Florida’s penalties for drug traffickers are harsh. With few exceptions, penalties imposed for homicide are much harsher. But increasingly, when drug users die, their dealers are being charged with their murder – thanks to a 2017 Florida law passed unanimously by the state legislature.
For example last year, a 26-year-old father reportedly died one month after moving from Ohio to Florida, where his girlfriend and son were slated to join him weeks later. The medical examiner reported finding a form of opioid fentanyl in his system, at which point his death investigation became a homicide investigation. Several neighbors were interviewed, after which police identified the suspected dealer of the drugs in the decedent’s system. They arranged two undercover buys, after which time he was arrested for selling drugs near a school – a felony. The investigation continued, and the suspect was charged with first-degree murder in the death of the man who had overdosed.
It’s not that defendants in Florida couldn’t be charged with homicide for dealing drugs that someone later died of on overdose after using. Technically, that law has been on the books since the early 1980s, when the War on Drugs was raging. However, it was rarely used in practice, individuals were rarely convicted and it wasn’t until 2017 that fentanyl was added to the list. Now, our Fort Lauderdale criminal defense lawyers have noted an uptick in these types of criminal case. Those facing first-degree homicide charges in Florida overdose cases can, themselves, face the death penalty.
At this time, we aren’t aware of any cases in which those arrested for fentanyl trafficking are facing the death penalty, but most of the pending cases around the state involve this drug.
Florida Law Charging Drug Dealers With Murder is Controversial
Prosecutors argue they need to be tough in these case to effectively combat the opioid epidemic. Of course, as we saw in the 1980s and 1990s, waging a “War on Drugs” with criminal penalties rarely has the intended impact (harsh sentences don’t deter drug crimes), and the fabric of entire communities is decimated in the process. Further, it may increase the number of fatal overdoses because people will be discouraged from seeking emergency medical treatment for themselves or others. This was exactly what was discovered in a recent study published in the journal Public Health Reports.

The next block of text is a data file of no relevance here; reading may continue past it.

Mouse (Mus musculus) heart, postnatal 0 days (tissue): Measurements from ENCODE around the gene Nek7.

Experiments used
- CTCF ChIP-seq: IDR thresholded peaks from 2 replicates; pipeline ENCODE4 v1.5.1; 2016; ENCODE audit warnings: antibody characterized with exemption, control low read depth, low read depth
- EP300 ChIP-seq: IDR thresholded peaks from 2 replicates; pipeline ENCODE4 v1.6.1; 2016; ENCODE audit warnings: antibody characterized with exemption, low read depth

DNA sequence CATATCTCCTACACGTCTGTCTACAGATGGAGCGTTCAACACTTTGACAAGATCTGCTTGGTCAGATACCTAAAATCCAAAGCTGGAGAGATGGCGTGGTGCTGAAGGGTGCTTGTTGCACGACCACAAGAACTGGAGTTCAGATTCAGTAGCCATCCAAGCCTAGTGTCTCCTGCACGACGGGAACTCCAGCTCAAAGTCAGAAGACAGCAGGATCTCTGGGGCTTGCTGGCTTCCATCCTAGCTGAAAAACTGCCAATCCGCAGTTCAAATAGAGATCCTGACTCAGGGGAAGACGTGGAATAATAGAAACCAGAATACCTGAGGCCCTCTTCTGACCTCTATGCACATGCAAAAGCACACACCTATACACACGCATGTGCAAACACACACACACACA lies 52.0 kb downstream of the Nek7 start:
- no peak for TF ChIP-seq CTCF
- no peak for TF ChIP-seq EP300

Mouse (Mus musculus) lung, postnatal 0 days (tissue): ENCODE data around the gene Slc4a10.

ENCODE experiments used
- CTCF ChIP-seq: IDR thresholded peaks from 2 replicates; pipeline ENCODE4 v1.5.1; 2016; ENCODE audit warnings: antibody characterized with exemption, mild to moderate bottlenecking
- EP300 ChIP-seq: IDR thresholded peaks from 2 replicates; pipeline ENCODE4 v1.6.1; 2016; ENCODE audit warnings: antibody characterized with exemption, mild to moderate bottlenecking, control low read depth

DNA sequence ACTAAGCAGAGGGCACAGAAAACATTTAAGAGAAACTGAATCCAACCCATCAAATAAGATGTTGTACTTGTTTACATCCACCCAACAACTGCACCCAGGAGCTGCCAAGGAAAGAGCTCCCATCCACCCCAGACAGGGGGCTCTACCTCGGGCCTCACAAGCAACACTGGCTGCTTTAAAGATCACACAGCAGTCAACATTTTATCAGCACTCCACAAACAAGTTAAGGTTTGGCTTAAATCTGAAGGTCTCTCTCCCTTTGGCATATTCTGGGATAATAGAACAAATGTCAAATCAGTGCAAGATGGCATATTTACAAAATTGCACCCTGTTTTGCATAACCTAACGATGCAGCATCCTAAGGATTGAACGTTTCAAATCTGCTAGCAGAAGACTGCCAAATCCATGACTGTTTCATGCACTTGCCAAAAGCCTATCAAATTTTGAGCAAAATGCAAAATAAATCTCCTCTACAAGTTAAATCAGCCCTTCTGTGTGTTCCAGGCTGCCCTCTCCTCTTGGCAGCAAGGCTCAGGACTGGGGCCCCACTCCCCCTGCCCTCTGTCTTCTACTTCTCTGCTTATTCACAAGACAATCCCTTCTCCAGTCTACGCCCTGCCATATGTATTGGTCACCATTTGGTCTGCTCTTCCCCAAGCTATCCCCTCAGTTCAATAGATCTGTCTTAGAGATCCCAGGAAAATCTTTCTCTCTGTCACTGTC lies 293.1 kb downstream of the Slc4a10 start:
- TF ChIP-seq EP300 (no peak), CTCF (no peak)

A number of legal experts have noted that these cases lack the intent required for a first-degree murder conviction. They opine a constitutional legal challenge should be mounted, surmising these charges would not withstand legal scrutiny.
It’s not a popular idea among voters either – only one-third support the death penalty for drug dealers, according to Rasmussen Reports. This is even as law enforcement views it as a “necessary tool.”
Florida Drug Crimes and Minimum Mandatory Sentences
Mandatory minimum sentencing – whether it’s with drug statutes or DUI laws – can fairly be referred to as draconian.
Simple possession of fentanyl carries minimum mandatory penalties – up to 4 years for possession of 14 grams, 15 years for 14 to 28 grams and 24 years if you possess more than 28 grams. There is no specification for drugs that contain fentanyl versus those that are pure fentanyl – meaning there is the potential to ensnare those addicted to it as well. That will not be effective in addressing the problem of addiction policymakers want to tackle.
These are discussions that will likely play out both in the halls of Congress as well as the courtrooms. In the meantime, if you are charged with a drug trafficking crime in Fort Lauderdale, it’s imperative to contact a qualified criminal defense attorney who understands the potential severity of these cases and can help ensure your rights and best interests are protected.
Call Fort Lauderdale Criminal Defense Attorney Richard Ansara at (954) 761-4011. Serving Broward, Miami-Dade and Palm Beach counties.
Florida in Debate Over Murder Charges for Drug Dealers Whose Buyers Die, July 29, 2019, By Claire Goforth, The Juvenile Justice Exchange